Pain, as well as a range of other healing symptoms, are perfectly normal after getting a tongue piercing. You can expect the pain to last up to one month, decreasing with time. Tongue swelling usually lasts three to five days but can reduce that by drinking cold liquids.
Subsequently, how can I reduce the swelling of my tongue piercing?
Cold foods and beverages are soothing and help
- Allow ice chips to melt in the mouth.
- Use an over-the-counter non-steroidal anti-inflammatory drug (NSAIDS) according to package directions. This will help with pain control as well.
- Don’t speak or move the jewelry more than necessary.
Accordingly, how do I know if my tongue piercing is rejecting?
Symptoms of piercing rejection
more of the jewelry becoming visible on the outside of the piercing. the piercing remaining sore, red, irritated, or dry after the first few days. the jewelry becoming visible under the skin. the piercing hole appearing to be getting larger.
What not to do after getting your tongue pierced?
On the flip side, don’t:
- use tongue scrapers.
- play with your jewelry.
- engage in french kissing or oral sex until the piercing has completely healed.
- play contact sports with your jewelry in your tongue.
- smoke or drink alcohol during the healing process.
Usually piercing will take 4 to 6 weeks to heal completely. Avoiding Problems: A few temporary lifestyle changes can also help you avoid some serious complications after having tour tongue pierced. This includes avoiding oral sex while your piercing site is healing.
Caring for a piercing site
- Stop any bleeding by applying direct pressure to the piercing site.
- Apply a cold pack to help reduce swelling or bruising. …
- Wash the wound for 5 minutes, 3 or 4 times a day, with large amounts of warm water.
- Elevate the piercing area, if possible, to help reduce swelling.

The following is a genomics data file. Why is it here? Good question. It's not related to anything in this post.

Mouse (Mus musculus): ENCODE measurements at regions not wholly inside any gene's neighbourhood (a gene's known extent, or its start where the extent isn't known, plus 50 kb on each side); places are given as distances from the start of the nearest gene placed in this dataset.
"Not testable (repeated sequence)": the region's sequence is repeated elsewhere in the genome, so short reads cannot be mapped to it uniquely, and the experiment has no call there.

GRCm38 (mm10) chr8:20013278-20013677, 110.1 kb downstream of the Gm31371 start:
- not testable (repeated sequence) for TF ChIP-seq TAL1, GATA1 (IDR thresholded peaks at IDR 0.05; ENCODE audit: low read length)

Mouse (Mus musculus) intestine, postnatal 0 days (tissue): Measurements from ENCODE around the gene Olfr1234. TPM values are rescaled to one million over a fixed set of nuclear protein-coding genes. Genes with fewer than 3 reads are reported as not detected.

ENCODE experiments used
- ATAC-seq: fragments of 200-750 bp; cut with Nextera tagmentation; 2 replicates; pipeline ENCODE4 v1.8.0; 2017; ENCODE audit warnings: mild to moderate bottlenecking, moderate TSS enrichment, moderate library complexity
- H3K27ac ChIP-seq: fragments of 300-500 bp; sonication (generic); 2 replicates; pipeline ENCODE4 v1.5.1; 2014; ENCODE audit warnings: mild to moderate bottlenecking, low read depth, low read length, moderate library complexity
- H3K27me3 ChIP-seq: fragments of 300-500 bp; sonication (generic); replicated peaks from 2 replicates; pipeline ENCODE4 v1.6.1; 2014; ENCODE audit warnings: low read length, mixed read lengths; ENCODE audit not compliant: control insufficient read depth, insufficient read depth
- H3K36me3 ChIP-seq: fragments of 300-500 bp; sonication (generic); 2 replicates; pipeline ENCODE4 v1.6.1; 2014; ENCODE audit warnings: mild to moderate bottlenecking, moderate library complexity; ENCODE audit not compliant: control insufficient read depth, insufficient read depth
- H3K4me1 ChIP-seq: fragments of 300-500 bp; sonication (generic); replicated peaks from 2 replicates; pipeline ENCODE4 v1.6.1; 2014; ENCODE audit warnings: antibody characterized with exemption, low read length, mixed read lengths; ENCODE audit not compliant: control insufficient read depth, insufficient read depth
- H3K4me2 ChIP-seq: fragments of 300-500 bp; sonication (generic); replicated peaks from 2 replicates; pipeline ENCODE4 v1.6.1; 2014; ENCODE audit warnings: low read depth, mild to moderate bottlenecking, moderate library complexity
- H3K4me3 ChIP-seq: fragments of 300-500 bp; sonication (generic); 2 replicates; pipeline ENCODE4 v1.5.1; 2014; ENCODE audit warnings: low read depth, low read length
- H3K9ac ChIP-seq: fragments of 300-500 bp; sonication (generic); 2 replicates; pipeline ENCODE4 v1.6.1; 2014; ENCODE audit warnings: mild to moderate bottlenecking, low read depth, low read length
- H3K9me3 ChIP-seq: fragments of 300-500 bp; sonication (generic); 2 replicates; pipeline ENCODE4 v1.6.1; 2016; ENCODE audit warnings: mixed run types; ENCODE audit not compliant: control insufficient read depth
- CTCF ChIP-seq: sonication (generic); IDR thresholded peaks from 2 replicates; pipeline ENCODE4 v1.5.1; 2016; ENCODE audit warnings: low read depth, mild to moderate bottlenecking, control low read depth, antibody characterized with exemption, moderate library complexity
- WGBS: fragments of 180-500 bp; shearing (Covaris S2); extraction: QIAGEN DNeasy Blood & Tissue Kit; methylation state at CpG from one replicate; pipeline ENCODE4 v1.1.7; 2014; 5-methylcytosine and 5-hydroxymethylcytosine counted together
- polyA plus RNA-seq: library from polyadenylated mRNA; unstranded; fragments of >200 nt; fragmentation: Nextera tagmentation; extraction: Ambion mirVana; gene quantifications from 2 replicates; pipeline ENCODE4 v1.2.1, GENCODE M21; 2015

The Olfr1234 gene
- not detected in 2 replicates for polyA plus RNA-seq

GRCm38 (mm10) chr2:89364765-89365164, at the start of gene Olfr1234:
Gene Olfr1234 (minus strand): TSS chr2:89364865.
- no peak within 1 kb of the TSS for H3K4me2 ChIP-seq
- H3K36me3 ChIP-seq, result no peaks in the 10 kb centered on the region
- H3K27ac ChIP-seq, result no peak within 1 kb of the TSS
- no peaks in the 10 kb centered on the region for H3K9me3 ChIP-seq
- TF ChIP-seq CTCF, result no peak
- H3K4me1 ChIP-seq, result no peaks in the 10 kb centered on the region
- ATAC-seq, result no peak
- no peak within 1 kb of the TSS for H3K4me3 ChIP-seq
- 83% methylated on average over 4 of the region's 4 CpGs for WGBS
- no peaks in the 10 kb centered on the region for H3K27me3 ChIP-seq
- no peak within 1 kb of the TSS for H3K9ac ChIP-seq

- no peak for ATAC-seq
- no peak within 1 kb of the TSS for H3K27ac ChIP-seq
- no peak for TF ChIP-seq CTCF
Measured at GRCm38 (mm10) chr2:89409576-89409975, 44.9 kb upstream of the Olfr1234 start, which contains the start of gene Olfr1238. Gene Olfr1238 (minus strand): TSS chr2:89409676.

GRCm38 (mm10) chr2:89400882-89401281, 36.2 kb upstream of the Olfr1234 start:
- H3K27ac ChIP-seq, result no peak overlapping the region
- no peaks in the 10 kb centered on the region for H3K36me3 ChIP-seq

After your tongue has healed, take the jewelry out every night and brush it the way you brush your teeth. You might want to take it out before you go to sleep or do anything active.
First: Fill a fresh disposable cup with one cup of warm water, and add 1/4 teaspoon of non-iodized sea salt, stirring until the salt is completely dissolved. … Salt rinses will soothe your new piercing. The rinses feel really good and also help calm the itching part of the healing phase.
Canker sores, lichen planus (shown here), thrush, and geographic tongue can cause pain. Some medications and infections can make your tongue sore, too. Sometimes pain in your tongue can be a sign of cancer, especially if you also have a lump or red or white patches. Bring those problems up with your doctor or dentist.
If the tongue piercing is removed for even one night, it will partially close up as it is a muscle, which is very unlike ear piercings. It should close up, but just like trachs, some close and some don’t. If it doesn’t close after about a year it should be evaluated for a surgical closure if it is causing problems.
A new piercing can be tender, itchy and slightly red and can remain so for a few weeks. A pale, odourless fluid may sometimes discharge from the piercing and form a crust. This should not be confused with pus, which would indicate infection.
What piercings reject the most? Surface piercings have the highest rejection rate. Surface piercings such as microdermals as well as eyebrow piercings and navel piercings reject the most because they are closest to the surface of the skin.
If your body is rejecting a piercing, you may experience the following symptoms: The jewelry has noticeably moved from its original place. The amount of tissue between the entrance and exit holes gets thinner (there should be at least a quarter inch of tissue between holes).